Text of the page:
‘What if the police come sniffing around?  I’m scared, what if they arrest us, I don’t wanna go to prison.’

            ‘Max, don’t make me slap you. We’ve already buried two, did the police show up?’

            ‘That’s what makes me paranoid, why hasn’t anyone shown up? No police, no family members. The only reason nobody would be looking here would be if no one knew they were here in the first place. What’s with the face Claire? Is there something I should know?’

            ‘Like you said, you’re being paranoid. Right, let’s get the body.’


‘Wipe your feet, I don’t want that mud in my kitchen.’

‘I know, I know. Poor bloke, he had no idea today would be his last day.’

            ‘He was an asshole, Max.’

            ‘How would you know?’

            ‘Oh, you know. This steak isn’t cooked enough, the room’s too cold, the wine is cor…’

            ‘The wine! Claire, what if…?’

            ‘There’s nothing wrong with the wine.’

            ‘It wouldn’t hurt to check.’

            ‘Get back here, I said there’s nothing wrong with it.’

            ‘We might need to get rid of it.’


‘Ouch! There was no need to slap me.’

‘Yes there was, you’re losing it. I need you Max, I can’t do this on my own. Go and check that the other guest is in his room before we move the body.’

 ‘Ssssh! What was that?’

‘What was what?’

‘Didn’t you hear it? Listen…’

‘Um, excuse me.’

‘Mr Pechman, you made me jump. How can I help you?’

‘I just thought you should know; there’s a dead body in your restaurant.’

‘It’s all part of the, um… role play, Mr Pechman. Tomorrow there’ll be a nurse, then the fun will begin. Close your mouth, Max.’

‘Well he’s either a great actor or he really is dead, because I checked his pulse and he definitely don’t have one.’

‘I’m sorry Mr Pechman.’

‘For what?’

‘For this.’

‘Claire, don’t …’

‘Sorry Max, he left me no choice.’

‘You’ve killed him.’

‘It was just a smack on the head with a frying pan, he’ll be alright.’

‘He’s n…not alright. We have to call the police; we can’t just keep burying people in the garden.’

‘I get that you’re scared, Max, but crying isn’t helping. We stick to the plan. Let’s go back and dig deeper, we’ve got two bodies to bury now.’


‘Any chance you could dig a bit faster? I wasn’t anticipating two deaths tonight.’

‘What’s that supposed to mean?’

‘Nothing. Gees, what’s with all the questions?’

‘It’s just a strange thing to say that you weren’t expecting two deaths tonight. It kind of suggests that you were expecting at least one.’

‘You’re so weird.  Right, after three we lift and drop him in. Ready?  1, 2, 3… Next!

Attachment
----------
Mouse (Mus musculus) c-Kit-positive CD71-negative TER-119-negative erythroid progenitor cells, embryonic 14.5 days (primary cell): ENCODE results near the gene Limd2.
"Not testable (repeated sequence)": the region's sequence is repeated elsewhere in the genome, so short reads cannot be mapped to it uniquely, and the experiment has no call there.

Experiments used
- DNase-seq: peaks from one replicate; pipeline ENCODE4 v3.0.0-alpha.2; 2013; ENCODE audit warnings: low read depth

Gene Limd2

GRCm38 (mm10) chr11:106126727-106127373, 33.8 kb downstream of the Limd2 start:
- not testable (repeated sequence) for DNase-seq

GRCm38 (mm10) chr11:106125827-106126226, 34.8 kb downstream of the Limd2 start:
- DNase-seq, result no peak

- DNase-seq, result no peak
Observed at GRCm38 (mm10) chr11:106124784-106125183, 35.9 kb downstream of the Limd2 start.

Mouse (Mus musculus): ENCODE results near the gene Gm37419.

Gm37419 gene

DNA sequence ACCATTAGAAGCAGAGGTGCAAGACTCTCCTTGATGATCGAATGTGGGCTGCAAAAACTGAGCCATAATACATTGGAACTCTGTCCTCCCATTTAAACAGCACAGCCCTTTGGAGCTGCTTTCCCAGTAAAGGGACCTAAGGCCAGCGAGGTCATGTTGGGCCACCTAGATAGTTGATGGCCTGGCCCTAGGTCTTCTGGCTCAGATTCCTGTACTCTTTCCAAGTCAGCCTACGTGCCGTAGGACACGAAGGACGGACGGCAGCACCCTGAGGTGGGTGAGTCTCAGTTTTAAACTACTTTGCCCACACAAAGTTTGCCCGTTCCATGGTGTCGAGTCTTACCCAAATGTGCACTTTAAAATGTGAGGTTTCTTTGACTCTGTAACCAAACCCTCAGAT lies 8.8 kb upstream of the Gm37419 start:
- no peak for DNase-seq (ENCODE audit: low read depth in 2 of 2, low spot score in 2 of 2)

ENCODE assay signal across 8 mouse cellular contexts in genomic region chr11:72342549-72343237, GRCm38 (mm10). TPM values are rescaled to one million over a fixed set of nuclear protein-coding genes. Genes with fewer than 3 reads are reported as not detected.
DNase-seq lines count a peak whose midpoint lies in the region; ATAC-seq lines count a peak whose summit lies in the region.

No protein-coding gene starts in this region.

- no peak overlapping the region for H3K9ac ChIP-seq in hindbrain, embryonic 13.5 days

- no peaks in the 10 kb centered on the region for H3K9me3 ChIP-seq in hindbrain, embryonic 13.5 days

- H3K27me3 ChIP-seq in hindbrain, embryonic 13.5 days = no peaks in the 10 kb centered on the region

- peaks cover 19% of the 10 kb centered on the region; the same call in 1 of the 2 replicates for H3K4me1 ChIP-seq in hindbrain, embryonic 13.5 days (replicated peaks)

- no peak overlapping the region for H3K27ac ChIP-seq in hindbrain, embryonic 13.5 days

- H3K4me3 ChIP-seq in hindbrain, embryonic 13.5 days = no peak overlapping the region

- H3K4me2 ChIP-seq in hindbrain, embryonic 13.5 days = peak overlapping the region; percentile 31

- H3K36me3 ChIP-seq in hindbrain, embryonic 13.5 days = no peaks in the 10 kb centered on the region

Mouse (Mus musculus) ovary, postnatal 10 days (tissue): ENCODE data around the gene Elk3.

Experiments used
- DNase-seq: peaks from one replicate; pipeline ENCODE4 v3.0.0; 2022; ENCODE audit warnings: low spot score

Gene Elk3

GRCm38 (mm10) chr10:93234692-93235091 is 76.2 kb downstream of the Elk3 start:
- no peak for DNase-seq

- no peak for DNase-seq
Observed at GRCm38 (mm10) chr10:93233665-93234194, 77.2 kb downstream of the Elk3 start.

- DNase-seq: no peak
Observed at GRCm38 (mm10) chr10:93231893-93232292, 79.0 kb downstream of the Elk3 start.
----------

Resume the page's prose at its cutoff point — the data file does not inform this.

‘You know something, don’t you?’

‘You have what they call an over-active imagination. Ready?  1, 2…

‘I’m just finding it all hard to take in, why is it that everyone who stays here ends up dead? Come to think of it, there are lots of things that don’t make sense about this place. I need a break.’

‘Max get back here, we haven’t finished filling the hole.’

‘Do it yourself.’

‘Fine. I don’t know why you’re so worked up, it’s not like you knew them. But I can tell you they won’t be a huge loss to the world. There, that’ll do the job. We can make a nice flower bed here; it’ll be beautiful by March. Cup of tea?’


‘They’re bound to have family that’ll miss them.’

‘It’s quite cute how much you care. Pass the sugar will you.’

‘What’s this?’

‘Looks like anti-freeze to me.’

‘Why do you need anti-freeze in the kitchen?’

‘I’d hate to state the obvious. Max, where are you going?’

‘It’s in the wine, it’s you isn’t it? You’ve been killing the men that stay here. Oh my…get off me Claire. What are you gonna do, kill me as well?’

 ‘If I have to… Damn it. I didn’t mean that.’

‘I think you did. I don’t want to work here anymore, I quit. You’re on your own, I can’t trust you.’

‘You can’t quit.’

‘You can’t stop me.’

‘Max, you’re as much to blame as me.’

‘Don’t you dare. This is on you, you killed these men, I can’t believe I didn’t see it before. You’re a murderer; you’re in so much trouble.’

‘About as much as you, Max, you’ve been helping me bury the bodies.’

‘Until tonight I thought they were accidents.’

‘The police won’t see it like that.’

‘You’ve got to help me. Make it stop, make it stop.’

‘Max, deep breaths, you need to calm down. There’s nothing we can do but carry on. We’re in this together whether you like it or not, you’re just gonna have to suck it up.’